The reason I’m writing this post today is to talk about the people who try and detract from Wind Mobile who really don’t know what they’re talking about and tend to fire off negativity in the comments section of Wind’s Facebook posts. Here’s what you need to know about Wind Mobile before singing up as a customer.
Wind Mobile does not have the same wireless coverage as any of the other carriers here in Canada. If you’re planning to leave ANY other carrier for Wind, you need to ensure you have appropriate network expectations. They are still a young company and have a lot of ground to cover in terms of network. If you are expecting the same coverage you have with your current provider at Wind, you’re going to have a bad time.
Wind Mobile does have local customer service reps during normal North American business hours. They have an outsourced call center that takes over the load when the local customer care is at home sleeping. If this is something that makes you uncomfortable, then stay where you are.
Roaming in Canada
I’ve seen a lot of people talking about how a rep told them that as long as they were in Canada, there would be no roaming. This is simply untrue and poor training on the reps part. If you’re in Canada and on the WIND network (not WIND AWAY) then you are safe to use all of the facets of your unlimited plan.
If you see WIND AWAY on your device, you are roaming and should try to limit use.
It’s really that simple. I’m not sure how so many people get confused.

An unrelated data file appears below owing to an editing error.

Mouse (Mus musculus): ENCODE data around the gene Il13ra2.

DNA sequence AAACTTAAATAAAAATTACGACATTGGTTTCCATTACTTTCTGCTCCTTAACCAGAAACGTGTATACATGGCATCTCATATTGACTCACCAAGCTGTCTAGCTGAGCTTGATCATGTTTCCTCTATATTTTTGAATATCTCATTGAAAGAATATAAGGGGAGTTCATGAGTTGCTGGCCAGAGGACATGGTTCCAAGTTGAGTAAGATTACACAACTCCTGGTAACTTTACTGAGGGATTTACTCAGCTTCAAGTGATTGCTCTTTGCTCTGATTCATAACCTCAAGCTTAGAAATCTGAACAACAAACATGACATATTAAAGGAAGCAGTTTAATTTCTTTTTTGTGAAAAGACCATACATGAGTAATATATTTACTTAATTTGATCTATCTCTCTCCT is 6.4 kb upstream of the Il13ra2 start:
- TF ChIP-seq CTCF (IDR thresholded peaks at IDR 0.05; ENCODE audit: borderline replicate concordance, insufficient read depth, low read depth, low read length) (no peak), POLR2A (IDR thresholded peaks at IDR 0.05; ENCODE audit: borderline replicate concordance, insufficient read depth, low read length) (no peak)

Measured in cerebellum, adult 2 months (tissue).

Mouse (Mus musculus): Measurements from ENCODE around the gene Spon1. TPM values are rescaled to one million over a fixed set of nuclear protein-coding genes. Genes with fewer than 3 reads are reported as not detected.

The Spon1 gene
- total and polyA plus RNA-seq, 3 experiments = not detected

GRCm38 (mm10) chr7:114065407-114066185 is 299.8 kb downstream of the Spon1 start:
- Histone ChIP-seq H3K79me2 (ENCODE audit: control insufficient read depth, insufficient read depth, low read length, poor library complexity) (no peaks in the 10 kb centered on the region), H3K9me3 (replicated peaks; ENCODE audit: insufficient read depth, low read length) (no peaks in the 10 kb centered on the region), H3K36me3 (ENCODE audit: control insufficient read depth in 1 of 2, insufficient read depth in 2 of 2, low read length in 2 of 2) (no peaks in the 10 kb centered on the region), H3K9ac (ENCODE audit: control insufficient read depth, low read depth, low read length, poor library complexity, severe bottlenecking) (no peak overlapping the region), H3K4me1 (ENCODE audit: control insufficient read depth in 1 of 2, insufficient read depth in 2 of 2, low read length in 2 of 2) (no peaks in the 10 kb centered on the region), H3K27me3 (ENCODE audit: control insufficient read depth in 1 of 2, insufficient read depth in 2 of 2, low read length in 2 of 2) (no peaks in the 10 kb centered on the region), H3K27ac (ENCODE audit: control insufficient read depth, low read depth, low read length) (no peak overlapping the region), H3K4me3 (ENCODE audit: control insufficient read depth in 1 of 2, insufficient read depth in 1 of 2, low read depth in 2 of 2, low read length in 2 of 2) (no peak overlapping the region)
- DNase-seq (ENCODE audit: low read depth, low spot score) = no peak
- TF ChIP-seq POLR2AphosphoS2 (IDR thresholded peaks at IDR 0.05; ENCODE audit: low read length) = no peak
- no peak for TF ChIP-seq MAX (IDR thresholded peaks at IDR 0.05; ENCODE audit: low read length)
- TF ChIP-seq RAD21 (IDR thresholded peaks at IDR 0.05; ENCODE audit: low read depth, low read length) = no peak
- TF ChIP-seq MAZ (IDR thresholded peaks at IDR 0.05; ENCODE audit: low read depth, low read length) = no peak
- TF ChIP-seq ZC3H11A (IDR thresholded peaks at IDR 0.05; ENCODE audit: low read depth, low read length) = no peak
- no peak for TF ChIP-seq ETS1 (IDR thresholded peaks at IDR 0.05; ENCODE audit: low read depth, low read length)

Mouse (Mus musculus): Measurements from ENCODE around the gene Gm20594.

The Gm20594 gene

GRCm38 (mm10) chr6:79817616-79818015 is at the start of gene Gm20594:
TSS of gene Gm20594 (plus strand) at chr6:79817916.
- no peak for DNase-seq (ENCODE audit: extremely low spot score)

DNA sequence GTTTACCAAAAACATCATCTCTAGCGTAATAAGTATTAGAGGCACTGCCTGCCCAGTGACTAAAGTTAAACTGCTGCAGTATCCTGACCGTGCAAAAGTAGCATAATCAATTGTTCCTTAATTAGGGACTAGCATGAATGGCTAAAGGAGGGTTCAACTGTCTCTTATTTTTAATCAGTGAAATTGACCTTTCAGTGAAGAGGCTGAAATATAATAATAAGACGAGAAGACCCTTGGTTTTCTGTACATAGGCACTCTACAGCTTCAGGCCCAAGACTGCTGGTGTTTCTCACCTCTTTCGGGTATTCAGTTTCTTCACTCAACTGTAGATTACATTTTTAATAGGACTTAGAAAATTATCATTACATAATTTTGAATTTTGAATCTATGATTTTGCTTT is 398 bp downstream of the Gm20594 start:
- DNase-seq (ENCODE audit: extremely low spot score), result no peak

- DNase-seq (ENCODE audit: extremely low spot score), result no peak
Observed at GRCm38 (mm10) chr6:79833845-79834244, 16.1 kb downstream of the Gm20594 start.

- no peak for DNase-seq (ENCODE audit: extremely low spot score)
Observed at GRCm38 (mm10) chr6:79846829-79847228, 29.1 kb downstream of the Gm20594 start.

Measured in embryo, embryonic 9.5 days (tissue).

Device Subsidies and AWS Banding
Wind Mobile uses a type of spectrum referred to as AWS wireless spectrum. The AWS bands are much higher frequency bands which means that wall and building penetration is not the greatest. Wind has made several improvements to this situation to try and help their customers as much as they can, however they can’t create miracles. What does somewhat frustrate me is the fact that Wind managed to scoop up some low band 700mhz spectrum but has yet to deploy it for customers. This would solve reception issues and network density issues from what I’ve been told.
Now lets talk about the Wind Tab and device subsidies.
A device subsidy is essentially the way a wireless company can offer you a $0 phone. It essentially is an agreement between yourself and a carrier saying “Here’s a free phone. Now you keep service with us for X amount of time / days / revenue”. Wind Mobile and even most other carriers have moved over to a model that works similarly. Let me break it down.